Wildside is giving artists from local, national, and even international (UK’s The Way You Tell Them) levels a chance to get familiar with each other’s work. The sense of comraderie, both between the artists and between the artists themselves and the audience, was palpable on opening night last Wednesday. In the audience you feel as much a part of the event as the performers. Most of the seven shows at Wildside this year are also collective creations rather than plays, which means they are able to constantly evolve in a way that many plays written by a single writer cannot. As Nathan Howe, co-creator, director, and composer of Aiden Flynn Lost His Brother So He Made Another told The Daily, “It is very refreshing to find different audiences in different centres. It really changes the show on the go.”

What the festival’s shows all have in common is that they invite us to join this community of artists in reflecting on our modern existence in strange and unexpected ways.

“I like to think of [the festival] as a banquet, or a big family dinner,” Nutter told The Daily.

A personal must-see is Coming and Going, which I caught at the Victoria Fringe over the summer. Morin-Robert described her poetry and dance show to The Daily as being “for anyone willing to set sail and float away on an unforgettable ocean dream. […] For anyone willing to just be.’” When I saw the show, I was sucked into the sensorial world of subtleties between light and darkness, sound and silence, movement and stillness.

While the plays are promising, the festival does not stop at theatre this year. The Offside Festival, now in its second year, is the wilder side of Wildside. It begins at 11 p.m. every night except for Sundays. Several young artists have been commissioned to create pieces in a limited amount of time, such as an improv slideshow. The Offside will also include an open mic night, and two Tom Waits tributes. Aside from the performances, The Offside provides a chance to connect with Montreal’s theatre community – to chat over drinks with other theatre-makers and theatre-lovers.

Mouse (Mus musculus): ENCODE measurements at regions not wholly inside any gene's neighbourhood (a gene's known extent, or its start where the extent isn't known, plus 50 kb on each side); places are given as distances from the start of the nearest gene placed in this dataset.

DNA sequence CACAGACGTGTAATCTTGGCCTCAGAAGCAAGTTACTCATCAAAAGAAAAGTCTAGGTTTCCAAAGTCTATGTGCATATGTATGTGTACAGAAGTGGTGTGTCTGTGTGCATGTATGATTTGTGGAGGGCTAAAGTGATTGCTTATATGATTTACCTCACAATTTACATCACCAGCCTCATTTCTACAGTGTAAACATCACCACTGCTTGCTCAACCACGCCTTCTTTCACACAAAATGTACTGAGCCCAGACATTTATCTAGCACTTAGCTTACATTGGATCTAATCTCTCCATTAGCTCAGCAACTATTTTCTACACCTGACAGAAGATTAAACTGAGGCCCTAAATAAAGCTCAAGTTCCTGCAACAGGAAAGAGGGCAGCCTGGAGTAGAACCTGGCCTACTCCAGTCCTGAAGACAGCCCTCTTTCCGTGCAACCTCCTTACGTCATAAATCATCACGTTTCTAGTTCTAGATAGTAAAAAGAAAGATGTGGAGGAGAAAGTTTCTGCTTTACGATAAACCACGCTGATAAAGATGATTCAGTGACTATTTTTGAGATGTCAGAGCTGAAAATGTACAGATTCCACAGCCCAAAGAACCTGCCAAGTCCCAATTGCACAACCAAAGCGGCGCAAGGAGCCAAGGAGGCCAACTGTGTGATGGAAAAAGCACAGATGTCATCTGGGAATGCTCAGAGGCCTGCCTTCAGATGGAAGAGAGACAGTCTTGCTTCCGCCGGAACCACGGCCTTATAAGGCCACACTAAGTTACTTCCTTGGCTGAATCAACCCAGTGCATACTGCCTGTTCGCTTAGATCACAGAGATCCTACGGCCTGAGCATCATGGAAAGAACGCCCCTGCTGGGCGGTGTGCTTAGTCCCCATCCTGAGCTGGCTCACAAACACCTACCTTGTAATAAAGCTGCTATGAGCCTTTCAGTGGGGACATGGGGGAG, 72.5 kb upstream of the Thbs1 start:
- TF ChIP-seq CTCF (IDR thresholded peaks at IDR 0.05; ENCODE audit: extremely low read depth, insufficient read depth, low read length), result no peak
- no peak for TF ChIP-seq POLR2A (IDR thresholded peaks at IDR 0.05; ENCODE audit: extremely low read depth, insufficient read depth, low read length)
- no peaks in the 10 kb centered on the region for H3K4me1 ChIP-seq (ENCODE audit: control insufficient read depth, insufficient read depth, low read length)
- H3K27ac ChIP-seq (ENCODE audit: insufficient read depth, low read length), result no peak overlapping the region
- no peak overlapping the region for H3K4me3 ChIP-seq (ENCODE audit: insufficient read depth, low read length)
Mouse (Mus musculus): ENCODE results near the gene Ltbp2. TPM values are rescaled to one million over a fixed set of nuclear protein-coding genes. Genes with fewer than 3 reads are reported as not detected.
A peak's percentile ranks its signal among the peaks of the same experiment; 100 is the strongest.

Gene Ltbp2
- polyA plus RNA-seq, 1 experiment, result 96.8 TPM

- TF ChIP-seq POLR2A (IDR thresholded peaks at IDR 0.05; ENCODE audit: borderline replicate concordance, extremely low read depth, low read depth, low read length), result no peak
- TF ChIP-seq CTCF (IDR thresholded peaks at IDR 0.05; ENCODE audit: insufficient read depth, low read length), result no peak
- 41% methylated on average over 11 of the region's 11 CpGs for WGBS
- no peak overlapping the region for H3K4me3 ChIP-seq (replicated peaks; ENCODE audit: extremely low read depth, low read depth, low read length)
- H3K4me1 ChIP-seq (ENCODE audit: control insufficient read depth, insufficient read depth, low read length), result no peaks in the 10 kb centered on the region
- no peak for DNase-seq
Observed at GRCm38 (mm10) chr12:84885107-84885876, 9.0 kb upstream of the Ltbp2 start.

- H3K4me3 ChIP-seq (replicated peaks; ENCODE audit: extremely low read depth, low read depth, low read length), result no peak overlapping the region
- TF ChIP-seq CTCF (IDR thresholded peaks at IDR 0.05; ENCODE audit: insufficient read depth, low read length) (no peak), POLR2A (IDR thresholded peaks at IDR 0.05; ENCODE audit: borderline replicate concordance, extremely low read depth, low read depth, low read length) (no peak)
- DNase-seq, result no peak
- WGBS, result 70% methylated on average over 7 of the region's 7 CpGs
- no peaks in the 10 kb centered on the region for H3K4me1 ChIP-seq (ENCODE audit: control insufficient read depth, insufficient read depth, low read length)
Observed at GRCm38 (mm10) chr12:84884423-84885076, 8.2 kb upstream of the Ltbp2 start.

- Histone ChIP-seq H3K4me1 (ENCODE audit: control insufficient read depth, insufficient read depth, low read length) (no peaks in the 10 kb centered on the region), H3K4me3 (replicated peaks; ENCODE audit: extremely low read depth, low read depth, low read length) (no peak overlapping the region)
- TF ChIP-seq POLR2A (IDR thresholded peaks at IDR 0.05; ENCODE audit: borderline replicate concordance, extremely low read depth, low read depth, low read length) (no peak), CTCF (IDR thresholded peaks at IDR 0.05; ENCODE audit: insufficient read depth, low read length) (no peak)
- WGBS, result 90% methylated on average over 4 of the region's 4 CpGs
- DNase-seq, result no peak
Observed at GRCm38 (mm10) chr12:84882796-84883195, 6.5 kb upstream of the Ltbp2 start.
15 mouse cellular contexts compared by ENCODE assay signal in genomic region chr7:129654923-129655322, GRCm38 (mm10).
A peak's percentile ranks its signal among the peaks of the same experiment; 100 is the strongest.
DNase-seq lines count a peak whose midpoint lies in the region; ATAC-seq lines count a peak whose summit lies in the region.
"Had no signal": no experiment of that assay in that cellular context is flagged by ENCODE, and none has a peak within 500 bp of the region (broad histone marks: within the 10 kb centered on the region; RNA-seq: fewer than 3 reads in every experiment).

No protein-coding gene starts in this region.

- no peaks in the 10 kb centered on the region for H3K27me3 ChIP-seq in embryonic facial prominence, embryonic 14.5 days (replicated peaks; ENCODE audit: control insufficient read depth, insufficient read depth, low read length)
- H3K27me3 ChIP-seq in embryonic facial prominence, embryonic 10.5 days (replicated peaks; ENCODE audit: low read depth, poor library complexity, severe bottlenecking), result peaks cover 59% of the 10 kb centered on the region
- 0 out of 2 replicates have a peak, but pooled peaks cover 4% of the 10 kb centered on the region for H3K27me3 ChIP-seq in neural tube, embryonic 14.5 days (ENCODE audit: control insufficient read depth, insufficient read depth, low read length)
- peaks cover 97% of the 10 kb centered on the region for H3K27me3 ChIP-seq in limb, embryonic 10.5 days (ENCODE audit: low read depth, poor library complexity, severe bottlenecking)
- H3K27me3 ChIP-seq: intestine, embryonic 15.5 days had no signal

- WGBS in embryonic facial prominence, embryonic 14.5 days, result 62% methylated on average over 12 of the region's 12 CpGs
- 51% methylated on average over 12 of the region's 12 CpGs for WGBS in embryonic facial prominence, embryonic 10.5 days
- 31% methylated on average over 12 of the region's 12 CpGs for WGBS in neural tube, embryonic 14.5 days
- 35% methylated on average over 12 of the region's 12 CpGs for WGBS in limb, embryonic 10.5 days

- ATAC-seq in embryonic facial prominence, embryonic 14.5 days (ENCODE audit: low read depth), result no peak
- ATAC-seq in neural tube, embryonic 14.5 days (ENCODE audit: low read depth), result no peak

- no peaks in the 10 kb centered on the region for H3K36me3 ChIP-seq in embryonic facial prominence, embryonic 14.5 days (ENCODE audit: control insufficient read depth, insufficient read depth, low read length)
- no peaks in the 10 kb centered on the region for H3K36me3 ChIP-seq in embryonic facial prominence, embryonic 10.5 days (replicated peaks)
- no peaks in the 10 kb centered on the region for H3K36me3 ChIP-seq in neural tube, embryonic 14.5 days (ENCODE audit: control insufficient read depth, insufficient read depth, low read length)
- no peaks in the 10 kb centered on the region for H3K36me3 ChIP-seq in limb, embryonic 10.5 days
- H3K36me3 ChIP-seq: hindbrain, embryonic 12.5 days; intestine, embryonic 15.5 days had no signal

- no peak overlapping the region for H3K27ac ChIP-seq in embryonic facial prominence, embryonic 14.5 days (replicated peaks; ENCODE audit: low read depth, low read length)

Lastly, the Wildside Art Exhibit, a ‘first-come-first-serve’ gallery, keeps true to the theme of unconventionality. For all ten days of the festival, Centaur’s Seagram’s Gallery will be filled to the brim with as much art as it can handle. All name-dropping is pushed aside in a defiance of general gallery convention. The first people to sign up in December now have their art on the walls, no fancy credentials required.

Under Nutter’s direction, Wildside is again fulfilling its vision of cultivating homegrown theatre in Montreal. However, we should keep in mind that there is perhaps too much comedy in the lineup to full-heartedly back the festival’s claim of producing all ‘risky’ theatre – some of the shows may go for the laughs above innovation. But even if not all performances are challenging boundaries, they are uniquely theatrical. The shows won’t let you sit back comfortably and tune out, pushing the audience to be active participants. In the age of Netflix, theatre has been given up by some as a dead art. But by supporting emerging artists who revitalize archaic conventions, Wildside is helping to bring the art form back to life.


Wildside Theatre Festival runs from January 7 to 11 and 13 to 17.  at the Centaur Theatre (453 rue Saint Francois-Xavier). Student tickets are $12.50 and a Student Superpass offers 4 shows for $40.